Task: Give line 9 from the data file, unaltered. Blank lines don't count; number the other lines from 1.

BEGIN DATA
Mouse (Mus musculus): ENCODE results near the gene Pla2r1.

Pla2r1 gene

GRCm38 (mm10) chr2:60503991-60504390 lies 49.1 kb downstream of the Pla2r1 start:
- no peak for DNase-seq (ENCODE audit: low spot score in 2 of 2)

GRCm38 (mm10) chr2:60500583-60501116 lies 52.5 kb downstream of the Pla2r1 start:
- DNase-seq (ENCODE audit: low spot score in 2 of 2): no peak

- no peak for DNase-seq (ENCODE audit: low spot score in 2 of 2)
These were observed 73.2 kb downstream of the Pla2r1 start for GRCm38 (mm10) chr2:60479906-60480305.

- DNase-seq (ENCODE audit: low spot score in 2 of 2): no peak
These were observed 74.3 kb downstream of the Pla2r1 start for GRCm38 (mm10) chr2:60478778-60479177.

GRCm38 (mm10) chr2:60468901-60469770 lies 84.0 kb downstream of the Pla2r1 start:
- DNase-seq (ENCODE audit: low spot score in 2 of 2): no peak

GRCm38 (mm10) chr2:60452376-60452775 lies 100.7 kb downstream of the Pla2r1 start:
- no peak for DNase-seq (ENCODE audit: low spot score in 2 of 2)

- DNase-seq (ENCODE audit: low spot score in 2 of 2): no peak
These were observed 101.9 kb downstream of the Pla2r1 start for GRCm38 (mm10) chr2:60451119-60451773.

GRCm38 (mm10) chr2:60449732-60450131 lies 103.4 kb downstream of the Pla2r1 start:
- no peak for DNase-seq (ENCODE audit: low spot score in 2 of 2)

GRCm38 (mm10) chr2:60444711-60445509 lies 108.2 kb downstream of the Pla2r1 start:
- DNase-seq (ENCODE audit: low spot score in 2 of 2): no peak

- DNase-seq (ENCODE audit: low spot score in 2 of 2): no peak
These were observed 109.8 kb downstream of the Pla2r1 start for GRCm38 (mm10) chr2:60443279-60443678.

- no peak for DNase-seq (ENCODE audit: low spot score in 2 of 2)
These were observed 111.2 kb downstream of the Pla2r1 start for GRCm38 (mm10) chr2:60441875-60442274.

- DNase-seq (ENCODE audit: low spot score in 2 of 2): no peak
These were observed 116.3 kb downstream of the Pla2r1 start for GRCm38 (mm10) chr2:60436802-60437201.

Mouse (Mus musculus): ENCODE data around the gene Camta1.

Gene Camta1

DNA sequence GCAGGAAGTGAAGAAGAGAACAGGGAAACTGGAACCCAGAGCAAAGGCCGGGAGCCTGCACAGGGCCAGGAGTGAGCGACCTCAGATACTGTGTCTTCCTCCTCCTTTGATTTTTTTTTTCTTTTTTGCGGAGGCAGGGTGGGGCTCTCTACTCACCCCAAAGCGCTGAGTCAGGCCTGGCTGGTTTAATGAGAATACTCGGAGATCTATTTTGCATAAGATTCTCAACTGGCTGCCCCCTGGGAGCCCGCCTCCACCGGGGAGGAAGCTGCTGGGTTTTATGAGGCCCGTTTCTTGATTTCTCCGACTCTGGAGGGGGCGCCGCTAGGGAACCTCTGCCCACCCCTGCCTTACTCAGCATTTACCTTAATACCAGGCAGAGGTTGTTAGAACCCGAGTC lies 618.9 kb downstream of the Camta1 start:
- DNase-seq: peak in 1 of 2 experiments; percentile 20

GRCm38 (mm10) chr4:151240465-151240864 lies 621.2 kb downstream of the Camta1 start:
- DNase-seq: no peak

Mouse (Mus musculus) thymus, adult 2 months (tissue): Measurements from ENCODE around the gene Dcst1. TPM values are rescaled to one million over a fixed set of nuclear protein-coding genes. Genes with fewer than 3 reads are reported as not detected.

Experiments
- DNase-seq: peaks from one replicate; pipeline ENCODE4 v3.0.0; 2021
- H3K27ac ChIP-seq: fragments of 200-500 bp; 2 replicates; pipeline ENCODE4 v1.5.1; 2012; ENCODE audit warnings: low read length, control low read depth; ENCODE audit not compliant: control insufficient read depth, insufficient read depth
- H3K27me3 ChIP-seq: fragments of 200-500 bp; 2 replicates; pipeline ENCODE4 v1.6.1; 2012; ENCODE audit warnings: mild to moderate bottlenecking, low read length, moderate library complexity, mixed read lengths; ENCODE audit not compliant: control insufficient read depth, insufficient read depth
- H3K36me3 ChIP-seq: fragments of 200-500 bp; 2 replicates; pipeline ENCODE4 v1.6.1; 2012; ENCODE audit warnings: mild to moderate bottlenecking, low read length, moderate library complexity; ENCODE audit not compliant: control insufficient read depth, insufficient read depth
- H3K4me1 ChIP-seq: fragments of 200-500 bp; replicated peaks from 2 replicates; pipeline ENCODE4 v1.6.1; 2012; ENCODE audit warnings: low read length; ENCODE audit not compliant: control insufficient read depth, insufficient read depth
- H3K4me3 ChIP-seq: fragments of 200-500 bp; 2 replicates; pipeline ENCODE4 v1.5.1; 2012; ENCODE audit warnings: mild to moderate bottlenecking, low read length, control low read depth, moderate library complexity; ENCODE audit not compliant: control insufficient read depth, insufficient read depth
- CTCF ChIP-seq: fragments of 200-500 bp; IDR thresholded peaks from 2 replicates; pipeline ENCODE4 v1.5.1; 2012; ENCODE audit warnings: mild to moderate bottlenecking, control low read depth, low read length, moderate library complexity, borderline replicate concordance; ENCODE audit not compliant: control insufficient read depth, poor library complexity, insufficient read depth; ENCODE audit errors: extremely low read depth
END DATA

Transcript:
- DNase-seq (ENCODE audit: low spot score in 2 of 2): no peak